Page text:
Referring to the figures by the detail parts and the numbers assigned to them, the problem is to protect the threads a and the surface of the annular shoulder b of the diametrially enlarged rod end of a pin-ended sucker rod generally designated d. For this-purpose I provide a protector in the form of a cap generally designated having a closed upper end 11, a cap body portion generally designated 12 including (adjacent the closed end 11) an internally threaded part 13, the outer surface of which is generally hexagonal and provided with wrenching flats-Myand an unthreaded part 15 of slightly greater inner diameter. The-unthreaded part 15 may be thought of as the skirt, having along its lower portion a flared part 16 which is radially enlarged and h the following result;
2,930,409 Patented Mar, 29, 1960 ice . sucker rod d.
lnwardly adjacent the rim 17, the flared part 16 has an inner sealing surface 18, formed at an angle e of approximately 60 to the central axis f of the thread protector, which is the axis about which the threads of the threaded part 13 are formed. This angularity is illustrated inthe enlarged fragmentary view, Figure 4, which also shows that the enlarged rod end c has a bevel g formed at about 45 to the surface of the annular shoulder b, which is itself perpendicular to the central axis of the rod d. Since this axis coincides with the central axis 1 of the protector, it is not separately shown. However, the 45 bevel angle h is projected over to the central axis f, for comparisonw'ith the 60? angle 'e of the inner sealing surface 18'of the flared part 16.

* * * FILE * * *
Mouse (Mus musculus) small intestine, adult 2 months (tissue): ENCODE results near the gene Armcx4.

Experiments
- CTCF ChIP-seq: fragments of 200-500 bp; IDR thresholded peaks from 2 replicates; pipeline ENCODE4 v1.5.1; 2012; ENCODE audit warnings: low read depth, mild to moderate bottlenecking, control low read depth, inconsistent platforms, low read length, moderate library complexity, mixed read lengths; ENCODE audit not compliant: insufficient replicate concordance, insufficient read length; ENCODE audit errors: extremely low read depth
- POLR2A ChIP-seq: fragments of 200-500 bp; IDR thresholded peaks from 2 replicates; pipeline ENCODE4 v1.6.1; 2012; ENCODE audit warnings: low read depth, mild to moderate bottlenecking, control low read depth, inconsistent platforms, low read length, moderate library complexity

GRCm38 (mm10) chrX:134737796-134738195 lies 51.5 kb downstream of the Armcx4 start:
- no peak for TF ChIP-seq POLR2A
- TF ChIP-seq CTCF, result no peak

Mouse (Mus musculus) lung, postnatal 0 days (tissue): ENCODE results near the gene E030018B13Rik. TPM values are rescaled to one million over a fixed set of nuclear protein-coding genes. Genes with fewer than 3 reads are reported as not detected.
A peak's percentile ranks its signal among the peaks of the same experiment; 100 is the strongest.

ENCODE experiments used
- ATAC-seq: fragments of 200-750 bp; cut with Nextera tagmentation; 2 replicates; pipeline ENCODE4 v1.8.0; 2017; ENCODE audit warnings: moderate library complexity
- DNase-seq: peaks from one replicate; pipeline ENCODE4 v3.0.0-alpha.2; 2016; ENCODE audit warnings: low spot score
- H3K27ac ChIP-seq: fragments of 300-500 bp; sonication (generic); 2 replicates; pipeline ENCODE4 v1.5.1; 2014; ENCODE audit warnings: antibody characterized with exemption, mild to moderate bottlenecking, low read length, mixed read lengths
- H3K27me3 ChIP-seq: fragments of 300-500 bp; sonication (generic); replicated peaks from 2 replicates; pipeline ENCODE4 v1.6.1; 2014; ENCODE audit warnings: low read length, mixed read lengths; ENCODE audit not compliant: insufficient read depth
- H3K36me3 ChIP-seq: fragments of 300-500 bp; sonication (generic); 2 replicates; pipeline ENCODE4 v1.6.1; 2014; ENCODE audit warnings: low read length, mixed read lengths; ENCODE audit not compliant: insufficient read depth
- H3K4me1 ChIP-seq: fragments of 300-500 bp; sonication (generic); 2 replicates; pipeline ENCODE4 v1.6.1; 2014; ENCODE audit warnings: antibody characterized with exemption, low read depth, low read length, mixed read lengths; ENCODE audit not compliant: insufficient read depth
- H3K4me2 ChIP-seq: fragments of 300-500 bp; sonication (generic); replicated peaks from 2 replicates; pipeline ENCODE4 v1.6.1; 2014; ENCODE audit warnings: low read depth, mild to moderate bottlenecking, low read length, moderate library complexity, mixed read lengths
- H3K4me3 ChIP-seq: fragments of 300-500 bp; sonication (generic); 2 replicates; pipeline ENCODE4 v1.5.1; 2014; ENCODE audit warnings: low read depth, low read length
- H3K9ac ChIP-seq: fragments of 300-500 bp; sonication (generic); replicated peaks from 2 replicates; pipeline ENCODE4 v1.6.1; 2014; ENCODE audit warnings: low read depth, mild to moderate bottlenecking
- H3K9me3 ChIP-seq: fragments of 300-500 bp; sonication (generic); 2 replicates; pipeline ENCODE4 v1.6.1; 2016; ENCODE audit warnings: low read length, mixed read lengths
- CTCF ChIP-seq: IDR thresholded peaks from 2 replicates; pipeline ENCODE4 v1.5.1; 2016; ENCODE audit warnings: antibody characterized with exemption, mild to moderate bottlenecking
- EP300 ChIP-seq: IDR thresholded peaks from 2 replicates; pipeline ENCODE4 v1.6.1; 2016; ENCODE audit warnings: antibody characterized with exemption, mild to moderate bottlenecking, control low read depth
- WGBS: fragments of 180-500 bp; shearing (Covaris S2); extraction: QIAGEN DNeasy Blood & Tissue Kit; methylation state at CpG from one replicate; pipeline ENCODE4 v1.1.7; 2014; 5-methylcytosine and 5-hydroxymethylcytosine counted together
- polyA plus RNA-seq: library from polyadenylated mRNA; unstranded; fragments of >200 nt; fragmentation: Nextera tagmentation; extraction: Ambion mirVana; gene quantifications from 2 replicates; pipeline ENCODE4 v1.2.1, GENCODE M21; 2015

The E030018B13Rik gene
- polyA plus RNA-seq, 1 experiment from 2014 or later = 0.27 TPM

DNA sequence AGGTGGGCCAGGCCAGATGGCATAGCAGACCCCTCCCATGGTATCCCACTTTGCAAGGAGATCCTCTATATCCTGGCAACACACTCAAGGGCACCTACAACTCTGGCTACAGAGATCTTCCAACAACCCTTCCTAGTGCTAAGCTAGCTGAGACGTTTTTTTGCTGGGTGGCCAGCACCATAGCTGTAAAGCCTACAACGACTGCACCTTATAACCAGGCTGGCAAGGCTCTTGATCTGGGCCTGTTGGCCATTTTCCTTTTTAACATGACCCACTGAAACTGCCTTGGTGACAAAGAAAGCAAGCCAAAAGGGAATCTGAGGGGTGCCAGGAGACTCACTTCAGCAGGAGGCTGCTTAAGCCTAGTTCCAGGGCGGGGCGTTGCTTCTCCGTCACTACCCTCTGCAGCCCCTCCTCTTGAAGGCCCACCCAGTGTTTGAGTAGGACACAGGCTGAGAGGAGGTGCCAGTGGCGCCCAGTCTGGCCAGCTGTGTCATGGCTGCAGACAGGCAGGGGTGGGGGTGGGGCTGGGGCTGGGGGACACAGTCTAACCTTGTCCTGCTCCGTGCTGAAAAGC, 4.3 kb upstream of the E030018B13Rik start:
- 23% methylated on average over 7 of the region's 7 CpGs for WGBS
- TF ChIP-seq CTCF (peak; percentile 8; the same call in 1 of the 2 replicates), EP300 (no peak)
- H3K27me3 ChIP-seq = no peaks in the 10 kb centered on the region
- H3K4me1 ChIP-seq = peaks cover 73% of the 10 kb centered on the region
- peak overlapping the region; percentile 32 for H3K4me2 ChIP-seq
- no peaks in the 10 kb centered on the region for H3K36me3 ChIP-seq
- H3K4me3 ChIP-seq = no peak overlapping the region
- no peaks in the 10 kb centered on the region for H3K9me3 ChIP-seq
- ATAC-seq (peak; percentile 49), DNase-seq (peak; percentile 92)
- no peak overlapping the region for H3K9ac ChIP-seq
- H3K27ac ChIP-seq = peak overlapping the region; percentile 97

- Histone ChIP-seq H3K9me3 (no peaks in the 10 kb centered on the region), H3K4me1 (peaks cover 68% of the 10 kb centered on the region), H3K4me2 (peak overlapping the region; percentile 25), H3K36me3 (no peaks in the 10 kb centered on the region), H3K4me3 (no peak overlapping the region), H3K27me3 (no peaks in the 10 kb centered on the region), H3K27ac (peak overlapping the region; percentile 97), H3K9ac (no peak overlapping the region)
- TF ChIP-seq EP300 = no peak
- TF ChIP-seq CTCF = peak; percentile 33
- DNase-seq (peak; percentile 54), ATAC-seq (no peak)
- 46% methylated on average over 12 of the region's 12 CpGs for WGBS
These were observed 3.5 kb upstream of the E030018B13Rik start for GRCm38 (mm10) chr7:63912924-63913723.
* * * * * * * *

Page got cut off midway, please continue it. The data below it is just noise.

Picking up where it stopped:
- Thethreadsa of sucker rods such as-the rodd are generally machined to a pitch of 10 threads to the inch, which pitch is designated p in Figure 4. Instead of matching the thread pitch, I provide within the threaded part 13 only a few protector threads 19, formed at a pitch p which is less than the pitch p, say 10 /2 threads to the inch. By providing only a few threads 19 in the protector end, and beveling the first one or two of these (those nearest the rim edge of the protector) I achieve Instead of providing fora substantial amount of thread area 'in contact, as would be conventional, I intend in the present invention that the portion of the helical path of the threads which makes contact shall be limited to a small contact area designated 20. It is convenientvto speak of such limited contact area as having one thread in contact, as would appear from the sectional view of- Figure 4. If the entire helical thread path be visualized, however, it will be realized that there is not one thread in contact but rather, a limited area which depends partly upon the deformation of the protector.
It is apparent that as the protector is tightened in place,